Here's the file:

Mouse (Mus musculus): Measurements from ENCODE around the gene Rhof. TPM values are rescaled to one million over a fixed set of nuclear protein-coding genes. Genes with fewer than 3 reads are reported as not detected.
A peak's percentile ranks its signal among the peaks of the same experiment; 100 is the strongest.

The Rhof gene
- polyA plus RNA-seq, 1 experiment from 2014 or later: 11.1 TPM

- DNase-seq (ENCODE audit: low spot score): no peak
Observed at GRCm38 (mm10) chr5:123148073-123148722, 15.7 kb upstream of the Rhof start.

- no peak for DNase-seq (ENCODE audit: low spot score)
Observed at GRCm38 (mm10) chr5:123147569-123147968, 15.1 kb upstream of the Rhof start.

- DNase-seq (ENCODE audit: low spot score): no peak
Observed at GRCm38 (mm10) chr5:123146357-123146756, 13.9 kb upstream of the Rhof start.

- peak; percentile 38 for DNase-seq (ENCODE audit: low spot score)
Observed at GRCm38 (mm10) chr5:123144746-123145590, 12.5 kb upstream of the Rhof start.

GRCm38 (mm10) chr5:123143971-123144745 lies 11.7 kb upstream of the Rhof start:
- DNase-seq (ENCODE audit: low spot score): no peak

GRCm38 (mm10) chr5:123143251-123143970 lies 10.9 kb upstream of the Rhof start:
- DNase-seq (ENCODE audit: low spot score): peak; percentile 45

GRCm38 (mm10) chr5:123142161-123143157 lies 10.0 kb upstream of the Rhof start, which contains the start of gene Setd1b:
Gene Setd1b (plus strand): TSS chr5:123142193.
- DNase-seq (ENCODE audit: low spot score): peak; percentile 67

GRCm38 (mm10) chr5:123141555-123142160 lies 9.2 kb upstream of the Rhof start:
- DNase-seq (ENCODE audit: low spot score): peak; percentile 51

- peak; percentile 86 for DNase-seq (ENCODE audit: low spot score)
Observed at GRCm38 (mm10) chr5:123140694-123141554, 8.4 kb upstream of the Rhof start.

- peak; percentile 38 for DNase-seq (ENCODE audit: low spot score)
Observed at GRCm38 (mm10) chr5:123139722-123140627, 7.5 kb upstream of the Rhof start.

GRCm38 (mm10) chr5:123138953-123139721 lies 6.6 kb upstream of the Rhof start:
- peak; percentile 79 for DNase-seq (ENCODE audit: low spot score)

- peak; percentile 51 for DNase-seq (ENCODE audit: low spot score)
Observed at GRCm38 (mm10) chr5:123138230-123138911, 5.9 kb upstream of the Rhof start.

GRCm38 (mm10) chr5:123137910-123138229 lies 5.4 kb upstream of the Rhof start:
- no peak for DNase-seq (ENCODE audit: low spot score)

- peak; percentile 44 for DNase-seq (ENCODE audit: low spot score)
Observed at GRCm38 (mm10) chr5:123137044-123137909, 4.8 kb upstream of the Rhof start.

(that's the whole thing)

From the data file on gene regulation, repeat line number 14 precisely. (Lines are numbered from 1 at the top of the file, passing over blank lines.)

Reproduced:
- DNase-seq (ENCODE audit: low spot score): no peak